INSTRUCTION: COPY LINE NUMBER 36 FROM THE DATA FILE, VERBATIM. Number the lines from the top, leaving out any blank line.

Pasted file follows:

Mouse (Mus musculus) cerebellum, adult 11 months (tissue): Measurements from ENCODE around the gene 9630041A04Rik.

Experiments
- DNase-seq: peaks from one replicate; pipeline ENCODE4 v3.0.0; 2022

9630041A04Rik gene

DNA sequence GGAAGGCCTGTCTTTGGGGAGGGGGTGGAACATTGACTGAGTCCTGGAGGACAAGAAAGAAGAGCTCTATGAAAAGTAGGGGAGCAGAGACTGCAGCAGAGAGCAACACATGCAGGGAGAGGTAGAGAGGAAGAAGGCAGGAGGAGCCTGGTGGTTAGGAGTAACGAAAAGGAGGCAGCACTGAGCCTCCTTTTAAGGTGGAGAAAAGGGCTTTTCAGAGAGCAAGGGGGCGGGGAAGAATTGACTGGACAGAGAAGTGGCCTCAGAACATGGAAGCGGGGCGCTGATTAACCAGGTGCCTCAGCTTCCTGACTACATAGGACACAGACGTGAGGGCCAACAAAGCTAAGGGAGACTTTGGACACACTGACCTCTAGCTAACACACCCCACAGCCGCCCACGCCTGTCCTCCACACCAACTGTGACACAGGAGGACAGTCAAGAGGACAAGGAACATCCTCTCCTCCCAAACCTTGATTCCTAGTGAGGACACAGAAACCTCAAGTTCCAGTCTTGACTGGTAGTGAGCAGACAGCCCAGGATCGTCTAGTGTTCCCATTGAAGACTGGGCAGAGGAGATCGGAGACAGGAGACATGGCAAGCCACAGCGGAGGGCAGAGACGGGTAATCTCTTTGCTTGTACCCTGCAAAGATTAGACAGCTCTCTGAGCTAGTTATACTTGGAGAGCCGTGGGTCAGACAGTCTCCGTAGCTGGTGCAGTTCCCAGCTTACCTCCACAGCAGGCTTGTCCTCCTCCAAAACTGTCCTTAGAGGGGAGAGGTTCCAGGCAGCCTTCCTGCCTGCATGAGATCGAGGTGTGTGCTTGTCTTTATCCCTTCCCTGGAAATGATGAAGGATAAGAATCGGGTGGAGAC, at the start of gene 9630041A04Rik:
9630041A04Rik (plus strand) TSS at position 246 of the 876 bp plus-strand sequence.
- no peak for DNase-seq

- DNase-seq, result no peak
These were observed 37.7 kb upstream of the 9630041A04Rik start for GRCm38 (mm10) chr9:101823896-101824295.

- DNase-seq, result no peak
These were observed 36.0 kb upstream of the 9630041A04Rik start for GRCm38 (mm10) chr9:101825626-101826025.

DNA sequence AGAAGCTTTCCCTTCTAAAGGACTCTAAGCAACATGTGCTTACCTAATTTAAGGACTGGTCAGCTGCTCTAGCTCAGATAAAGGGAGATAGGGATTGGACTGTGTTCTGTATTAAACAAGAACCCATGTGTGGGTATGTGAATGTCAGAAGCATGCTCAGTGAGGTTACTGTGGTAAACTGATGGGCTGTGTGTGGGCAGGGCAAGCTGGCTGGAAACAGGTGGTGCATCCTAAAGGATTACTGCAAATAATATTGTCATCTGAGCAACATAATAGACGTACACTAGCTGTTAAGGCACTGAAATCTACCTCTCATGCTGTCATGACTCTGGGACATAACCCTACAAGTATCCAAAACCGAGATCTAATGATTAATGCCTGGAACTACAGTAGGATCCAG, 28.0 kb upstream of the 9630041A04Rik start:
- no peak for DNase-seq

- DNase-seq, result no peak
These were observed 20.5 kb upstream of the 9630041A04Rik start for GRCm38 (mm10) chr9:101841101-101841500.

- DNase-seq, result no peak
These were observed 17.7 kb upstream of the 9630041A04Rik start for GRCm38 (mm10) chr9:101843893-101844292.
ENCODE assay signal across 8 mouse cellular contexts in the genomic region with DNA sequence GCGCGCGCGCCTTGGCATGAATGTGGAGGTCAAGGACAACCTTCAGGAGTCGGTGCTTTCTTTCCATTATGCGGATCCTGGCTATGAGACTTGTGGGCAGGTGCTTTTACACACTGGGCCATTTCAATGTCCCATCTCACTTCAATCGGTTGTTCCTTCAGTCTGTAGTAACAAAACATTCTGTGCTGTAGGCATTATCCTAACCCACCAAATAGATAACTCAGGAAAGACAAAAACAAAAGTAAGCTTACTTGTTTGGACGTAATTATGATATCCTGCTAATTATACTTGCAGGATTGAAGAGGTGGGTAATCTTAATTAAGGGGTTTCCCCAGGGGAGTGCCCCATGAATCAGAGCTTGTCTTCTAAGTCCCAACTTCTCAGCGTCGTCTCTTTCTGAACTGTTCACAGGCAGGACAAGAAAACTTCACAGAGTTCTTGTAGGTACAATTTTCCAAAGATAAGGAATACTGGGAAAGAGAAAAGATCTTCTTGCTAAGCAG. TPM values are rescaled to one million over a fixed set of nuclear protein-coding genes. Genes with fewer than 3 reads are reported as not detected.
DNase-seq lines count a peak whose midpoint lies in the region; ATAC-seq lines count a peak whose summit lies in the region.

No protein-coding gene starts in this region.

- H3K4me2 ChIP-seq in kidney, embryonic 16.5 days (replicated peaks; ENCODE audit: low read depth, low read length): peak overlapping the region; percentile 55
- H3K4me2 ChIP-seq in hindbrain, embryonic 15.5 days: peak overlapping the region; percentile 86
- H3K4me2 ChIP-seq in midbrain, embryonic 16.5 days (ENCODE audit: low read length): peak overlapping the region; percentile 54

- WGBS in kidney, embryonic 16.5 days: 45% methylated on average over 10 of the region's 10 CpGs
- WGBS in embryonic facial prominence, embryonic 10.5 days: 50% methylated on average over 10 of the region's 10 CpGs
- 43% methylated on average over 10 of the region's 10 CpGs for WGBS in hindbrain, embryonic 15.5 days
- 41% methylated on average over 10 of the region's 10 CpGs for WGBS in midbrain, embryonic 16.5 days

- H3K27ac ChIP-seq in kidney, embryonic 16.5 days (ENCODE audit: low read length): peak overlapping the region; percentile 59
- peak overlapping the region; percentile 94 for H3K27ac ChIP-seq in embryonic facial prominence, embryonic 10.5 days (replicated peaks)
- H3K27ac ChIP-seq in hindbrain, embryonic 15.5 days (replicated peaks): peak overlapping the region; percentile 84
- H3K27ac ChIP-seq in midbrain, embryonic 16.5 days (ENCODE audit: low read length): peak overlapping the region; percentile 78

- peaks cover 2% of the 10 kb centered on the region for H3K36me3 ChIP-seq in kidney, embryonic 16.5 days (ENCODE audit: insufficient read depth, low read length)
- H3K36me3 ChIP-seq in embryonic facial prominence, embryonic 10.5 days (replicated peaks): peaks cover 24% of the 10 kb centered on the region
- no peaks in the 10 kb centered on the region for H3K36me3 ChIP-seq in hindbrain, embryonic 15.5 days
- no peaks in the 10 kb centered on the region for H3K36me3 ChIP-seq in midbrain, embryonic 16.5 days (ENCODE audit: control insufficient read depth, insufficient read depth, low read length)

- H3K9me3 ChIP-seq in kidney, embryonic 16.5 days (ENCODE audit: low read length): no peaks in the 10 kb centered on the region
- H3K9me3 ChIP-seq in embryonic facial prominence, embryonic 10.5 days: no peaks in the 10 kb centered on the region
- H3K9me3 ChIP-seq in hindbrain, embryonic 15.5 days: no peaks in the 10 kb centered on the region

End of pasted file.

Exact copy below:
- H3K9me3 ChIP-seq in kidney, embryonic 16.5 days (ENCODE audit: low read length): no peaks in the 10 kb centered on the region